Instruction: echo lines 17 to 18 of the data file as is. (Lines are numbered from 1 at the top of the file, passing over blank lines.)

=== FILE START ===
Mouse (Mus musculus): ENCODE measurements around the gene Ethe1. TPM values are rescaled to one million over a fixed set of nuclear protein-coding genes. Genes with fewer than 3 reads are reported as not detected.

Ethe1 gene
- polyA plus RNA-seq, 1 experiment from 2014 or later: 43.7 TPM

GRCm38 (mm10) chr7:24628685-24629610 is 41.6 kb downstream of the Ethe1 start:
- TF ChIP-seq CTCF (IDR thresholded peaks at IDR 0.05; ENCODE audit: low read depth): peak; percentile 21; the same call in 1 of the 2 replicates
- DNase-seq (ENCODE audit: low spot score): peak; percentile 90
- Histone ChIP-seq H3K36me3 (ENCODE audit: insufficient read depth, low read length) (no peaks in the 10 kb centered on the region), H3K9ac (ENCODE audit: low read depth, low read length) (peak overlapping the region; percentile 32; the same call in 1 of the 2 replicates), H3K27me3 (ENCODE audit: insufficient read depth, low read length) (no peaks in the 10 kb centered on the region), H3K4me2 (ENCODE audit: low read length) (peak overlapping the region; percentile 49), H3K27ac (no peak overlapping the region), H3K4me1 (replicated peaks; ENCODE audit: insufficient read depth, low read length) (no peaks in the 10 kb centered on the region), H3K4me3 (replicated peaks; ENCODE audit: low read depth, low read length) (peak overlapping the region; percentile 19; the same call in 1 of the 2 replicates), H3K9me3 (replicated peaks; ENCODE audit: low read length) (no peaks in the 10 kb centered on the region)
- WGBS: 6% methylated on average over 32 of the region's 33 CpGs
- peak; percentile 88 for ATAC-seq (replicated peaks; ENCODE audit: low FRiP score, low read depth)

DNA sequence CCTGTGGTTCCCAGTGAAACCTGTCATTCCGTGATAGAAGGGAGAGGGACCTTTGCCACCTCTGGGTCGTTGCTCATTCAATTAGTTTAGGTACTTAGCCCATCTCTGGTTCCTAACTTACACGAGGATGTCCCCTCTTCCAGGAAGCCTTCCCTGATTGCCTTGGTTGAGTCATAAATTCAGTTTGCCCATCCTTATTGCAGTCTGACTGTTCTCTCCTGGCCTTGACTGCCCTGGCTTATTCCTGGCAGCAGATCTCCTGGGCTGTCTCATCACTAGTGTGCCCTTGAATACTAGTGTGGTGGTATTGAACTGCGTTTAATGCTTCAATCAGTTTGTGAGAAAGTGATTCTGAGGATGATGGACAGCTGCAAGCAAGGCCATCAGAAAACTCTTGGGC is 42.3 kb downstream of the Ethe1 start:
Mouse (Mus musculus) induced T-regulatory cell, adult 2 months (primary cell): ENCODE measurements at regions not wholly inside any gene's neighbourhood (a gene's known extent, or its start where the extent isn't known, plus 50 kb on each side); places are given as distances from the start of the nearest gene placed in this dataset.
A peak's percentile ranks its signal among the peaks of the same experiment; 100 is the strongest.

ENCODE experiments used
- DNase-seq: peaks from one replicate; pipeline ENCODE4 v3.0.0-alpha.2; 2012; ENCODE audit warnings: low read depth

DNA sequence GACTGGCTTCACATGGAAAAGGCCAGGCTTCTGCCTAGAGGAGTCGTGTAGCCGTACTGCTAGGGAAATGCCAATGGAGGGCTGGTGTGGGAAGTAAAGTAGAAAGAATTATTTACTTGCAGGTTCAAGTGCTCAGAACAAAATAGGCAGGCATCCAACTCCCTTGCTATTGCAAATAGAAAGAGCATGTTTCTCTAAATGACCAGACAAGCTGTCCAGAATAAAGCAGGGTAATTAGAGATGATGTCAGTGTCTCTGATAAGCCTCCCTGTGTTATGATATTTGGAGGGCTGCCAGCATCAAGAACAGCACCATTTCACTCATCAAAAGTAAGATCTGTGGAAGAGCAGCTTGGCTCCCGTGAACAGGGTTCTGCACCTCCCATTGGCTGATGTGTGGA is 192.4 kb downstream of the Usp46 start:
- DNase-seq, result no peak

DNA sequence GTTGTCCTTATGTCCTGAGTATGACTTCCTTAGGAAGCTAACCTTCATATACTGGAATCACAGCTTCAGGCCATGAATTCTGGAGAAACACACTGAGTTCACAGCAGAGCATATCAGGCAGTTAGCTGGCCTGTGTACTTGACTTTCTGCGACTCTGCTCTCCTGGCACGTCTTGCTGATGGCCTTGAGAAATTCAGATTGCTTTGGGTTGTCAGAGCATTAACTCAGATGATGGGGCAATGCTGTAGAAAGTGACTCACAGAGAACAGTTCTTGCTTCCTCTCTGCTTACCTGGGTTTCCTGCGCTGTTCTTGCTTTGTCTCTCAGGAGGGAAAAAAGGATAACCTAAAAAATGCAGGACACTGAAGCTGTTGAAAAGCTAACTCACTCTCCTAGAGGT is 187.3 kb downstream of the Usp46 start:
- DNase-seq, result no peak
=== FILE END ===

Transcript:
DNA sequence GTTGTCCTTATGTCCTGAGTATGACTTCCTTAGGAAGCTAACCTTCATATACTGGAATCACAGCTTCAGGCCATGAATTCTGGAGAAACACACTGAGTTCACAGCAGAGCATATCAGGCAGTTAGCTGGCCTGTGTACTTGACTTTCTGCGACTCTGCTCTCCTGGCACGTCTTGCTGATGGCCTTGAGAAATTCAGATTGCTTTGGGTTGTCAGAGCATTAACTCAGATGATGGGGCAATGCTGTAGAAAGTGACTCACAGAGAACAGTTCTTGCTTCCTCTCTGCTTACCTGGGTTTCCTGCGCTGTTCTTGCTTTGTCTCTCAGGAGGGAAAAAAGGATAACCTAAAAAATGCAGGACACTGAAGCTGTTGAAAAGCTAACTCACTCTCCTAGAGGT is 187.3 kb downstream of the Usp46 start:
- DNase-seq, result no peak